Florida House Speaker Rep. Chris Sprowls wants the county commission to rename the Pinellas County Justice Center after late Pinellas-Pasco State Attorney Bernie McCabe.
McCabe, who died Jan. 1 at age 73, “left an unrivaled legacy in the pantheon of Florida justice seekers,” wrote Sprowls, a Palm Harbor Republican and former prosecutor who used to work for the State Attorney’s Office.
The letter sent Wednesday to the Pinellas County Commission was co-signed by Acting State Attorney Bruce Bartlett, who was McCabe’s chief assistant, Pinellas Sheriff Bob Gualtieri, Pinellas Clerk of the Circuit Court Ken Burke and Pinellas-Pasco Chief Judge Anthony Rondolino.
“Mr. McCabe was fond of asking his young prosecutors when they asked him what they should do on a case, ‘What is the right thing to do?’ He had a way of making complex decisions easy with keen moral clarity,” the letter says.
“Naming the building that he walked into every day to serve as a minister of justice, well ... it’s the right thing to do. We hope you will.”
The State Attorney’s and Public Defender’s offices are located inside the sprawling Justice Center at 14250 49th Street N, along with courtrooms, judge’s chambers and the office of the clerk and comptroller.
Defense attorney Haydee Oropesa on Friday emailed the commissioners and those who signed the letter and told them she plans to publicly oppose renaming the courthouse after the region’s longtime prosecutor, who represents just one side of the criminal justice system.
“The Courthouse is supposed to represent Truth and Justice (and neither side of a case is the absolute holder of those ideals),” she said, “and it is supposed to be blind not visually focused on any one side.”
McCabe began working at the State Attorney’s Office in 1972 and, other than two years in which he moved back to his hometown of Mount Dora after his father died, spent his four-decade legal career working there. He was elected to the top job in 1992 and has been reelected ever since.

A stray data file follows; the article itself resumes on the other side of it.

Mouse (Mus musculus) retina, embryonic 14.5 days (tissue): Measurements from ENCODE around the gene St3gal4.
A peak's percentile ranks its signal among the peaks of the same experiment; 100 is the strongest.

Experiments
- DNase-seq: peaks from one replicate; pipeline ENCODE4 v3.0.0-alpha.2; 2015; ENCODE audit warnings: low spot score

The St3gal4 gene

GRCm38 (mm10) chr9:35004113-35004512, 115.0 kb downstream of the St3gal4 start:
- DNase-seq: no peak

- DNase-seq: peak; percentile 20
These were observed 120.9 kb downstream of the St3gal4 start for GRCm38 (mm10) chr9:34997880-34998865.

Among Florida’s legal and political community, McCabe was known as a mentor to young lawyers, a whip-smart litigator, and an advocate for crime victims, police officers and children. He served for 20 years on the Pinellas County Juvenile Welfare Board and was one of the first state attorneys in Florida to start drug and veterans’ treatment courts.
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“He could be fierce when he needed to be, but his heart was one in constant search of truth and righteousness,” the letter says.
McCabe had been in bad health for some time, friends and colleagues said. In February, he suffered what he called an “adverse health event” before the pandemic and started working from home. He provided no details about his health then. He was days away from starting his eighth term when he died. The chief judge appointed Bartlett, McCabe’s longtime chief assistant, to run the agency until the governor appoints an interim state attorney.
According to the county’s honorary naming rights policy, any group of citizens can submit a proposal to name a county-owned or controlled building after someone.
The county administrator will then create a committee to consider the proposal, and that committee will make a recommendation to county commissioners, who have the final say.